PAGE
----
sample paper of english
Directions-(Q.1-5) Read the following passage carefully and answer the questions given below it. Certain words I phrases have been printed in bold to help you locate them while answering some of the questions.
Jagir Singh has sold red onions at a market in South Delhi every day for the past half-century. Perched on an upturned crate, wrapped tight against the chill air, he offers pyaz, a staple for much Indian cooking, for 60 rupees a kilo, the most he can remember. Business is brisk but most customers pick up only a small handful of onions. That is just as well-wholesale supplies are tight, he says, and the quality is poor.
As India’s economy grows by some 9% a year, food prices are soaring. In late December the commerce ministry judged that food inflation had reached 18.3%, with pricey vegetables mostly to blame. Officials have made some attempts to temper the rise in the past month scrapping import taxes for onions, banning their export and ordering low-priced sales at government-run shops. But there is no quick fix.
Heavy rain in the west of India brought a rotten harvest. Vegetables from farther afield-including a politically sensitive delivery from a neighbouring country-are costly to move on India’s crowded, potholed roads. Few refrigerated lorries and poor logistics mean that much of each harvest is wasted. Newspapers allege hoarders are cashing in. The biggest problems are structural. Food producers, hampered by land restrictions, archaic retail networks and bad infrastructure, fail to meet extra demand from consumers. It was estimated in October that a 39% rise in income per person in the previous five years might have created an extra 220 million regular consumers of milk, eggs, meat and fish. Supplies have not kept up with this potential demand.
The broader inflation rate may be a less eye-watering problem than the onions suggest. The central bank has lifted interest rates steadily in the past year and is expected to do so again later this month. Headline inflation fell to 7.5% in November, down by just over a percentage point from October, though it is still above the central bank’s forecast of 5.5% for March. 1. What can be said about the sale of onions at present as given in the passage?
(1) Vegetable vendors are unwilling to sell onions
(2) People are not buying as much as they used to
(3) The sale of onions has picked up and is unprecedented]
(4) People are buying more onions than they used to
(5) None of these
ans:People are not buying as much as they used to
2. The usage of the phrase ‘cashing in’ in the passage can possibly mean-
(2) Running Away
(3) Paying Money
(4) Bailing out
3. Which of the following is most similar in meaning to the word ‘Tight’ as used in the passage?
4. Which of the following is most similar in meaning to the word ‘Temper’ as used in the passage? (1) Displeasure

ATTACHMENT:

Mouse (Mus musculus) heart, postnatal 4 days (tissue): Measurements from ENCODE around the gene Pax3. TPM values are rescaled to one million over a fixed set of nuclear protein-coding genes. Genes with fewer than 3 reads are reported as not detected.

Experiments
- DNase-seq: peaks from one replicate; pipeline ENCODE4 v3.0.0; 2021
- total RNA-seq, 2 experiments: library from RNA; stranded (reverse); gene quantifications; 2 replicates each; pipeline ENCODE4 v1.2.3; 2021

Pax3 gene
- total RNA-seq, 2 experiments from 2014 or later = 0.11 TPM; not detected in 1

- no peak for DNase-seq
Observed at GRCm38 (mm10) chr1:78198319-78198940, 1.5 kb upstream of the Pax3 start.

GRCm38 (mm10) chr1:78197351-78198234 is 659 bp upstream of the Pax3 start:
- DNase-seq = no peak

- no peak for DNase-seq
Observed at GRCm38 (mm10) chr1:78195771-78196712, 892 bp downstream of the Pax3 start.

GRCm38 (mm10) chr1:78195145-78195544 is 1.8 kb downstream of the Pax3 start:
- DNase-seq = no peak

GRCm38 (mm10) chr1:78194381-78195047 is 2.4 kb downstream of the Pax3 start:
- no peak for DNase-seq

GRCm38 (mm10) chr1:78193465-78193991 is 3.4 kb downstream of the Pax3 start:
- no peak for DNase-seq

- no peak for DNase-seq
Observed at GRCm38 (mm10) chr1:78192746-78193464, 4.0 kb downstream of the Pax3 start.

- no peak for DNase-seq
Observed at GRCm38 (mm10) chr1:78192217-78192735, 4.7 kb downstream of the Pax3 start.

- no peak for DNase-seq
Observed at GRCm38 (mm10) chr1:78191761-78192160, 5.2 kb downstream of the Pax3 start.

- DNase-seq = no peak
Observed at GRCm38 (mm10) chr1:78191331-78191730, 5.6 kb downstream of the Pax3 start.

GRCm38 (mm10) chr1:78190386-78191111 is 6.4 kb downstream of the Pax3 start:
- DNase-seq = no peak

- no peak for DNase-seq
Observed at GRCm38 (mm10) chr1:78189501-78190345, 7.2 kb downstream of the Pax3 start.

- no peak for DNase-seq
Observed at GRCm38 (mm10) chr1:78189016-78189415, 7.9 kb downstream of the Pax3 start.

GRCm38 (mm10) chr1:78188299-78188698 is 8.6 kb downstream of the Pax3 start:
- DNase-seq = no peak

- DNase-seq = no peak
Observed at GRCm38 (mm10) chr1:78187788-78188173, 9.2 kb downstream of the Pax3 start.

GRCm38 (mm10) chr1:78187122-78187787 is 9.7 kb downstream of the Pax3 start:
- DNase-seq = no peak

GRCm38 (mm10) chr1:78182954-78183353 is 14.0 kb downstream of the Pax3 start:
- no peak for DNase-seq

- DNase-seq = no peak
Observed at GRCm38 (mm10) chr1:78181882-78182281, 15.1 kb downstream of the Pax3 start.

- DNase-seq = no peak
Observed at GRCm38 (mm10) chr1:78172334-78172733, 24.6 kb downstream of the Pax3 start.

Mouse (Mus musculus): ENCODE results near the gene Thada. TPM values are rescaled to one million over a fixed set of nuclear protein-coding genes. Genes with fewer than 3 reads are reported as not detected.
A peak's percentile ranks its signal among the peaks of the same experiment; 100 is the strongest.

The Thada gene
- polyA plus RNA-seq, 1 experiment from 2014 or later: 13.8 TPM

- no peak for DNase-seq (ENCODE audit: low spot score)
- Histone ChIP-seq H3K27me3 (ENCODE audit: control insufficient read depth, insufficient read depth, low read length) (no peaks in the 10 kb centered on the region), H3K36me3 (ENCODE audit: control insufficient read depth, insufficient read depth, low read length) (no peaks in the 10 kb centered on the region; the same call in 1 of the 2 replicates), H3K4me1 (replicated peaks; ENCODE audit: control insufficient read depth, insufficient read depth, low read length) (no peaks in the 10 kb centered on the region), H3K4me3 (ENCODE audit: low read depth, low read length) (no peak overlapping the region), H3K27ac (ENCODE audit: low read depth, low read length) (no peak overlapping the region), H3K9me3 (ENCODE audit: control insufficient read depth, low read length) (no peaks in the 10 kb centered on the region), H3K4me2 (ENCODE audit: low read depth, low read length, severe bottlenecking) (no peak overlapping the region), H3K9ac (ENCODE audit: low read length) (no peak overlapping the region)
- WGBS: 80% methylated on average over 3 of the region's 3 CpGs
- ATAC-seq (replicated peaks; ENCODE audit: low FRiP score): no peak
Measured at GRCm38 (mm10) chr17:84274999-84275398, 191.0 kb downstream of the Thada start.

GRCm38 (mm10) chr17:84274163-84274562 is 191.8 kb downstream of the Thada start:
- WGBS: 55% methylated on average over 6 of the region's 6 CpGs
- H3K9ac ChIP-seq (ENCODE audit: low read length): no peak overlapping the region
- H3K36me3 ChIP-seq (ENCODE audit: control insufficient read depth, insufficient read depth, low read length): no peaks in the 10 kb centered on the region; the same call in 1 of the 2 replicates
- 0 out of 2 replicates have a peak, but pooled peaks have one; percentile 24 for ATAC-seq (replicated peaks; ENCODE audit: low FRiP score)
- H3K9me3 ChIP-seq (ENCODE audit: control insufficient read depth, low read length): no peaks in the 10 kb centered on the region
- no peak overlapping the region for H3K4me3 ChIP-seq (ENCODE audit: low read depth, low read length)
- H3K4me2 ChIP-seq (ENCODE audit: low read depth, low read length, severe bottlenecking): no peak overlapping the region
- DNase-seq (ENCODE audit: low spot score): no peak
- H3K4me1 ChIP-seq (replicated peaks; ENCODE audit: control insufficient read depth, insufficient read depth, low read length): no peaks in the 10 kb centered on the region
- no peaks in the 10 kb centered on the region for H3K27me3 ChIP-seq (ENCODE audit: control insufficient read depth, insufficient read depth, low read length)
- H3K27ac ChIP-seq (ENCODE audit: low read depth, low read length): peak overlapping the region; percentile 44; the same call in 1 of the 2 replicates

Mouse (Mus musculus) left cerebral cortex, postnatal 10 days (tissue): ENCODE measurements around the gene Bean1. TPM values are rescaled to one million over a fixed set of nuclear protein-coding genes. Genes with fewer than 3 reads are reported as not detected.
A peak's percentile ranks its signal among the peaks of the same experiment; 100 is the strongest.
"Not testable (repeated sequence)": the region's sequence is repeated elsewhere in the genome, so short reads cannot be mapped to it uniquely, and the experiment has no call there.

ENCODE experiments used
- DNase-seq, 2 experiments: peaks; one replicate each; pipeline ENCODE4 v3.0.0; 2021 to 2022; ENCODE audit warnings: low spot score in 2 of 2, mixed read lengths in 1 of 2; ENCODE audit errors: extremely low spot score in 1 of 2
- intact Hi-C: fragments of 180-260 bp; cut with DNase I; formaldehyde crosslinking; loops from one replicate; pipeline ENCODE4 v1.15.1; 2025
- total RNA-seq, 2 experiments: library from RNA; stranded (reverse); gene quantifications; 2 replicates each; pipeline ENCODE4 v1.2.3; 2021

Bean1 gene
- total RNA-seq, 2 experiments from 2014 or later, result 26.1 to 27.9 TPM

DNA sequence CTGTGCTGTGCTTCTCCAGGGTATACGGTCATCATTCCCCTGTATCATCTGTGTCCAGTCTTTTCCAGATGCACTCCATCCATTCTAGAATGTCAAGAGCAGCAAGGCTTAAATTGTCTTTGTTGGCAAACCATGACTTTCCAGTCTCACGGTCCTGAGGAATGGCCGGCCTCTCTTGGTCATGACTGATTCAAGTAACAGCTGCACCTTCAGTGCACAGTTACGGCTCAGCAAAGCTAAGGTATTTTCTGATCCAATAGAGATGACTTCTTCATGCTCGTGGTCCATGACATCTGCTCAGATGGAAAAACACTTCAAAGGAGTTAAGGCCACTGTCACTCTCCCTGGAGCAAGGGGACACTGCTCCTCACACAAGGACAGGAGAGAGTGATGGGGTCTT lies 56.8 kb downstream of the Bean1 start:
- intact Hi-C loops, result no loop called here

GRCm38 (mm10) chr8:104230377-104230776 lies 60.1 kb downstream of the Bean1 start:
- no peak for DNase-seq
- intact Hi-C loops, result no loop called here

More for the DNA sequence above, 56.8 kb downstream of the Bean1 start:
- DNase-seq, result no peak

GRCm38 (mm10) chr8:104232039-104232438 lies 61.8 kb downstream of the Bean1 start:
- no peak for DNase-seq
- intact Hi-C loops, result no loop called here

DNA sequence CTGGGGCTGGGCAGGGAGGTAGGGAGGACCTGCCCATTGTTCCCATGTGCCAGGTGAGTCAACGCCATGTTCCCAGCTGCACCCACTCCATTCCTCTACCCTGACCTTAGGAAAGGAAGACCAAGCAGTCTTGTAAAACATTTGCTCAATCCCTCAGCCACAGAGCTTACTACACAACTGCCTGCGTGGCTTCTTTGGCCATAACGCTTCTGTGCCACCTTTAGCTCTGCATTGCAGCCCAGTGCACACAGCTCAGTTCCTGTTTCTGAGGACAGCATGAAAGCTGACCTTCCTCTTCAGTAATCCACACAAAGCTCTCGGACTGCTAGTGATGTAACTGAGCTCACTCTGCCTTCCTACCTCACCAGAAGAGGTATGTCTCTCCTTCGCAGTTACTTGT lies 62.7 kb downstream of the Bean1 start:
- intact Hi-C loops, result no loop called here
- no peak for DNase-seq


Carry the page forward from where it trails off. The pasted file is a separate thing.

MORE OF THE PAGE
5. Which of the following is most opposite in meaning to the word ‘Archaic’ as used in the passage? (1) Simple
(5) Ancient Directions-
(Q.6-10) Each question below has two blanks, each blank indicating that something has been omitted. Choose the set of words for each blank which best fits the meaning of the sentence as a whole. 6. The water transport project on the west coast is __________ to get a shot in the arm with a new plan in which the Road Development Corporation will build the infrastructure and __________ a private party to operate the service.
(1) scheduled -let
(2) verge – permit
(4) slated – allow
(5) bound – task
ans:slated – allow
7. As the weekend finally rolled around, the city folk were only __________ happy to settle down and laugh their cares __________
(1) just – afar
(2) too – away
(3) extremely – off
(4) very – up
(5) so – on
ans:too – away
8. The flood of brilliant ideas has not only __________ us, but has also encouraged us to __________ the last date for submission of entries.
(1) overwhelmed – extend
(2) enjoyed – stretch
(3) dismayed – decide
(4) scared – scrap
(5) happy – boundary
ans:overwhelmed – extend
9. __________ about prolonged power cuts in urban areas, the authorities have decided to __________ over to more reliable and eco-friendly systems to run its pumps.
(1) Worried – shift
(2) Frantic – move
(3) Troubled – jump
(4) Concerned – switch
(5) Endangered – click
ans:Concerned – switch
10. The high cutoff marks this year have __________ college admissionseekers to either __________ for lesser known colleges or change their subject preferences.
(1) cajoled – ask
(2) pressured – sit
(3) forced – settle
(4) strained – compromise
(5) entrusted – wait Directions
ans:forced – settle
(Q.11-15): Rearrange the following seven sentences (A), (B), (C), (D), (E), (F) and (G) in the proper sequence to form a meaningful paragraph; then answer the questions given below.
(A) But seriously, how much would you pay to know what thoughts are swimming around in someone else’s head?(B) In most fictional movies, thus, the idea of reading minds-of seeing the private intentions of another, and the possibility of intervening in those plans – has always been highly attractive.(C) Such fantastic questions have long been the bread and butter of fiction,(D) Today, more than four centuries since the phrase, “A penny for your thoughts?”, was first recorded, inflationary accounting makes that ancient penny was worth more than $40.(E) The going rate for a “thought”-a probe into the thinking of another-was once quite a bargain.(F) And if you could really know their truthfulness, how much more would you pay?(G) Even with the sliding value of the dollar, this still seems quite a bargain.
11. Which of the following should be the SECOND sentence after rearrangement?
12. Which of the following should be the FOURTH sentence after rearrangement?
13. Which of the following should be the SIXTH sentence after rearrangement?
14. Which of the following should be the SEVENTH (Last) sentence after rearrangement?
15. Which of the following should be